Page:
PM Milanovic says gov't ready for turnaround
Commenting on state finances, Prime Minister Zoran Milanovic said in an interview for Saturday's issue of Novi List daily that Croatia must change its budget policy and that cutting budget spending was the only possible solution.
Such a decision is a political one, sensitive, but necessary, Milanovic said, adding that the government was ready for a turnaround.
Asked if the previous government, led by the Croatian Democratic Union, had left a worse situation than expected, Milanovic said there was no use in complaining and shifting responsibility to the previous governments, but added, "We would not have to cut budget spending had the necessary measures been implemented."
Asked about ways to solve existing problems in the public administration, the PM said changes were necessary if the public administration was to be efficient. He stressed that this year there would be no lay-offs in the state administration, but that public companies would have to be restructured.
Commenting on reports that 24,000 public administration workers with fixed-term employment contracts would be laid off, Milanovic said there had been too many fixed-term employment contracts and overtime hours, resulting in the "excessive spending of money that was not earned."
Speaking of proposed amendments to the Labour Act, the PM said they were about necessary changes to the part of the legislation referring to the extended application of collective agreements and not about radical changes to the Labour Act. "The trade unions have shown readiness to discuss the disputed regulation on the duration and extended application of collective agreements which had almost led to a referendum," he said, adding that the trade unions were showing a sensible approach and that the issue should be discussed.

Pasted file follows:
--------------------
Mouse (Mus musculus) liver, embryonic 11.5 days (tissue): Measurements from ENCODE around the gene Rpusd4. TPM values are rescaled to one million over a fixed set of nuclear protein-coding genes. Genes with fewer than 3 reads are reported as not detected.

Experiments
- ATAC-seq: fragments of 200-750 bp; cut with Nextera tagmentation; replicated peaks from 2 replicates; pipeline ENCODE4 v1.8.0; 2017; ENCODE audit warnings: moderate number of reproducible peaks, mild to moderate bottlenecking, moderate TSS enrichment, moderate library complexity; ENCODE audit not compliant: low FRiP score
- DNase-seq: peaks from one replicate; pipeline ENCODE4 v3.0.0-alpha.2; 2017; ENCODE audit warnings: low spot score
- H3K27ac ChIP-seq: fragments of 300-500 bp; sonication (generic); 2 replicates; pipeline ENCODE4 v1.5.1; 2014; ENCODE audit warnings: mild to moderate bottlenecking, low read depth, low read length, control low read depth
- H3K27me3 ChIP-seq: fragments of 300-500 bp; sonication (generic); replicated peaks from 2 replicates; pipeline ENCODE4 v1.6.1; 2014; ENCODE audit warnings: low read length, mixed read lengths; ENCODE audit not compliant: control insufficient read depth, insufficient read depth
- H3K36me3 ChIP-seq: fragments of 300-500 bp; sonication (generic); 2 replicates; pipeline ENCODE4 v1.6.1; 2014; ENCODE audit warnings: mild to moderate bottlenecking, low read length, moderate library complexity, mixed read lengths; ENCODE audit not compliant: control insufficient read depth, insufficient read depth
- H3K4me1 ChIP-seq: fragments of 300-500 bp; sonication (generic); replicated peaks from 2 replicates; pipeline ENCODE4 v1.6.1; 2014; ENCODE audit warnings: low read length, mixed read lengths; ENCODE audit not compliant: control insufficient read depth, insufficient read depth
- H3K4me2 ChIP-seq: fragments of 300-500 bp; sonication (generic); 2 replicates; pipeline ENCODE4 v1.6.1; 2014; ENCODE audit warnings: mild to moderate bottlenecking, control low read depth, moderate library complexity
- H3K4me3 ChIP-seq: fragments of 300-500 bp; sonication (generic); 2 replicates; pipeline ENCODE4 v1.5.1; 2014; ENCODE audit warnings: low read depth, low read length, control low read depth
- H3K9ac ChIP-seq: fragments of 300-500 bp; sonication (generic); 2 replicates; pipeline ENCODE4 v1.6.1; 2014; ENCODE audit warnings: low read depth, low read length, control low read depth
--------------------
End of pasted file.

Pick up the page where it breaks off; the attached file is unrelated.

Asked about efforts to deal with the economic crisis and the government's relationship to the trade unions as social partners, Milanovic said that all were expected to agree to certain restrictions and participation in those efforts, and that the budget was realistic, humane and feasible.
The overall tax burden will not be increased, those who have more will have to carry more burden, those who have less will be protected, the tax burden on the business sector will be reduced, and the health system will not be jeopardised by reductions of health insurance contributions, he said.
Asked about Croatia's credit rating, he said that the government was doing its best to maintain it, but that drastic cuts would bring the country to a halt entirely. The IMF's assessment that the government's course is good gives reason for optimism, he said.
Asked about possible reductions of budget funds intended for the Church, the PM said that obligations that had been assumed had to be honoured.
Speaking of the construction of a new railway, Milanovic said it was one of the projects that had been waiting to be implemented for years and for which funding could have been secured. He added that the government was considering a possible concession, a public-private partnership, and international sources of financing for the railway.
Asked about relations in the ruling coalition, Milanovic said that he was satisfied with them and hoped the government would meet the public's expectations.
He stressed the government would do its best to protect the most vulnerable social categories and pensioners, that it was working on providing for those to be laid off, and that funds had been ensured for the business sector to be used for protecting existing jobs and creating new ones.
Asked about relations with President Ivo Josipovic, the PM described them as very good.